It's Not Sacrilege To Make Risotto In A Pressure Cooker

Most people think risotto is a dish you need to dedicate a lot of time to make, and many are intimidated by the prospect of attempting it. And quite frankly, it can be intimidating, that is if you stick to conventional methods to make it. The arborio rice has to be toasted, and the liquid slowly added to the pan, ladle by ladle, while you stir the mixture constantly. Even celebrity chef Wolfgang Puck admitted that risotto needs "constant attention." The continual stirring can take up to 25 minutes, and while some may consider it meditative and therapeutic, it's not the dish you want to make when you're in a hurry.

Pressure cookers, from trusty stovetop models to high-tech Instant Pots, are popular for a very good reason — they reduce cooking time for almost every recipe. Dried beans that typically take up to 90 minutes on the stove can be prepared in half the time in a pressure cooker. Squash needs an hour in the oven but can be on the table in only five minutes using a pressure cooker. Can the same be said for risotto?

Risotto in a flash

The essential ingredients that go into risotto are simple: Arborio rice, stock or wine, and whatever your heart desires. Lidia Bastianich says that the beauty of risotto is that you can make it any way you want (per WNYC). Add mushrooms for an umami flavor, bright English peas for color and a fresh taste, or make it decadent with pieces of lobster meat. The possibilities are endless, and all variations can be made using a pressure cooker.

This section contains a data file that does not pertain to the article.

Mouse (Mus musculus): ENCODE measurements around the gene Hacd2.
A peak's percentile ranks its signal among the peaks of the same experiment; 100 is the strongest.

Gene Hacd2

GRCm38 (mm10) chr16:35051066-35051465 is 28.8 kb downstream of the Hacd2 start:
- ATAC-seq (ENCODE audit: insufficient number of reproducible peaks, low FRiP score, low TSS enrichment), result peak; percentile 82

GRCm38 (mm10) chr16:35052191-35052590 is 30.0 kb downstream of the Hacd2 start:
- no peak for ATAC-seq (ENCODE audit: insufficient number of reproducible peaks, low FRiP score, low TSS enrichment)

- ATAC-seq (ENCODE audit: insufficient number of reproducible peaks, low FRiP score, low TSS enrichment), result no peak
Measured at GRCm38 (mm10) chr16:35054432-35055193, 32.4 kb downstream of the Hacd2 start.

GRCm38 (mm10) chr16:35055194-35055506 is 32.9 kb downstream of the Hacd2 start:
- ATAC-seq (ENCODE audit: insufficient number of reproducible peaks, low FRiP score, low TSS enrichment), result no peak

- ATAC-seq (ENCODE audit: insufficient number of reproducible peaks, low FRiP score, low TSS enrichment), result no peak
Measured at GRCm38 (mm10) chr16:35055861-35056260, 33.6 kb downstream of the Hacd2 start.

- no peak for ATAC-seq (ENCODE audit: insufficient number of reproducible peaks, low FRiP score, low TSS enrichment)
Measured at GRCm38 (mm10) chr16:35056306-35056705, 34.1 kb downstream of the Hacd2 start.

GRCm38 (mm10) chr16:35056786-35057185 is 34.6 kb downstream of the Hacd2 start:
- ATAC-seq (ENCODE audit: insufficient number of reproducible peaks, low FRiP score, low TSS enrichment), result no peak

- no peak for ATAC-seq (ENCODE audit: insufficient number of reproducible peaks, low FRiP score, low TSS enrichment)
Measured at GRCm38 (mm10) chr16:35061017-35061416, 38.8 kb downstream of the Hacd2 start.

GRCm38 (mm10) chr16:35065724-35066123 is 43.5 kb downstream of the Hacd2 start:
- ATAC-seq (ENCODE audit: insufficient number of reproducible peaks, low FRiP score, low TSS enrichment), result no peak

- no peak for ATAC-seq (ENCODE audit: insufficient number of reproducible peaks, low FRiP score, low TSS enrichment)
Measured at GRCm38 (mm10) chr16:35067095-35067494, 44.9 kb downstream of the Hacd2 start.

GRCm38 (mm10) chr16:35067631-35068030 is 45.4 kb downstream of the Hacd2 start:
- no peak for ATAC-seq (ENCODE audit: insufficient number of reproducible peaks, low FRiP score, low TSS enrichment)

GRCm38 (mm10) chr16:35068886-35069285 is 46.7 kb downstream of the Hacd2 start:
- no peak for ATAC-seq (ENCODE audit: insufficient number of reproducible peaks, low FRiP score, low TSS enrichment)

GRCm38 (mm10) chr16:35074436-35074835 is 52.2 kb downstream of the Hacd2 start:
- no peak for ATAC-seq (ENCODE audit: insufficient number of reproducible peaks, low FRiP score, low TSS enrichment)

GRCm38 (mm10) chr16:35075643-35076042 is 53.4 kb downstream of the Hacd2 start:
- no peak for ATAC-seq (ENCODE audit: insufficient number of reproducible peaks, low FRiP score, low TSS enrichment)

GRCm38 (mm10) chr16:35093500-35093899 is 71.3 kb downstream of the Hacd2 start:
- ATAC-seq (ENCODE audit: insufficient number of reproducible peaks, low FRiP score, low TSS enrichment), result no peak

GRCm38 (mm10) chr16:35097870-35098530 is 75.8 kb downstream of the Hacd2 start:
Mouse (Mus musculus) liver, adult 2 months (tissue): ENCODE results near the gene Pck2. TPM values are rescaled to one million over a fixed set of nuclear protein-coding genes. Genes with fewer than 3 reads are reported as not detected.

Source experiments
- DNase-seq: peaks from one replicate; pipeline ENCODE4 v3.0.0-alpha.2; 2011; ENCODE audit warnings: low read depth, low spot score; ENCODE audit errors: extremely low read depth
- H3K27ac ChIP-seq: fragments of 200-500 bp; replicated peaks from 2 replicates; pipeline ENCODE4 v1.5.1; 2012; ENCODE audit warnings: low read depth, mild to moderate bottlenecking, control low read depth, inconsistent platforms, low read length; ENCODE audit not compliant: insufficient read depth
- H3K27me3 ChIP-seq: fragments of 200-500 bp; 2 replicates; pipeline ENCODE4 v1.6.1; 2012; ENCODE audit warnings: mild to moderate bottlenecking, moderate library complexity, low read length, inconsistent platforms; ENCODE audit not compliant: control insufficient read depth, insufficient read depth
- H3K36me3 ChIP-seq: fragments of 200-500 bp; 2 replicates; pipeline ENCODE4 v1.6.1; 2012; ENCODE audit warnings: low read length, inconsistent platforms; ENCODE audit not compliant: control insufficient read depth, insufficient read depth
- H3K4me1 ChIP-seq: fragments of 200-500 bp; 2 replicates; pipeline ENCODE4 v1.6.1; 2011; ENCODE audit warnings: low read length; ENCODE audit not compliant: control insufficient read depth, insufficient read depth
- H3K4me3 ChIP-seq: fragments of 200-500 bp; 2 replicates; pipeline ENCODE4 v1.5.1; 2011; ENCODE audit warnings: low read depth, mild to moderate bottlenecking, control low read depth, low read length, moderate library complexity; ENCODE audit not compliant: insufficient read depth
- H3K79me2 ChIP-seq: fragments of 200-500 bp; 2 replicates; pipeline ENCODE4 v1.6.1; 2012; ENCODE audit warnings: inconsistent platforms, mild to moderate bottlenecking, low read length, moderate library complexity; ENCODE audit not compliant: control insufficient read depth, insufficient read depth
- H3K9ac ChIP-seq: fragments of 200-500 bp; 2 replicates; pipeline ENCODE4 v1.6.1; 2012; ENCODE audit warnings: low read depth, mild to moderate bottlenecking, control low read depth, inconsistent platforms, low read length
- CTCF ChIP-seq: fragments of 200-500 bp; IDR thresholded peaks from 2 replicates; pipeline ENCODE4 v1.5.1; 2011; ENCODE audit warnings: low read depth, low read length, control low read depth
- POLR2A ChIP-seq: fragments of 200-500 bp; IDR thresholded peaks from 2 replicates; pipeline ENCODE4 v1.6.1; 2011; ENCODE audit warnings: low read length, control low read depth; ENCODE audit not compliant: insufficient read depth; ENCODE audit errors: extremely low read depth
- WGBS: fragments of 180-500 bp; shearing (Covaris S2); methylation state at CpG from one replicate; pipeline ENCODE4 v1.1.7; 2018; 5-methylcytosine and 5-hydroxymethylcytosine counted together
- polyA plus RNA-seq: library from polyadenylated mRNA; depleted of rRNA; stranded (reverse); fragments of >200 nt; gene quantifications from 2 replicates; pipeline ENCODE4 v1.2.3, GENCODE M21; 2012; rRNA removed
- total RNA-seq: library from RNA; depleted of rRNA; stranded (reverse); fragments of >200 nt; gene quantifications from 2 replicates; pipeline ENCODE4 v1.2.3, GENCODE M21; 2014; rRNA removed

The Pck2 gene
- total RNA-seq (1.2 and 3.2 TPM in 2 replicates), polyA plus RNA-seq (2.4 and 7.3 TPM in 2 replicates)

The process of cooking risotto in the pressure cooker starts with the conventional method. Sauté an onion until it's translucent, and then add the arborio rice to toast, but not for too long, or you'll ruin the risotto. Add the rest of your ingredients and close the lid. After the cooker has reached high pressure, it will only need five to seven minutes to cook (per Hip Cooking). You can stir in any additional ingredients you'd like once it's done cooking. The two things you'll love the most about this method are that there's no constant stirring needed and the risotto is done in half the time.

Fast risotto may justify your pressure cooker purchase

If you're wondering how the chefs on "Hell's Kitchen" manage to get risotto on diners' tables so quickly, you'll want to know about another method that doesn't require stirring for 25 minutes or even using a pressure cooker.

Chef Jason Santos, a former contestant on the show, shared the secret on Yahoo!Life – the risotto technique Gordon Ramsay perfected. Blanch the rice in boiling water for nine minutes and drain it. The rice will be partially cooked, and you can pick up the process from there. Because the rice isn't cooked slowly, the creaminess of the starch doesn't come out when you use this method, so Santos compensates by finishing the dish with rich and velvety mascarpone cheese, butter, and parmesan.

There's no guarantee that Gordon Ramsay would approve of the pressure cooking method for risotto, but Mark Bittman, writer, and professional foodie, surely doesn't think it's sacrilege. He told the The New York Times, "It's a meal that will justify buying that pressurized pot."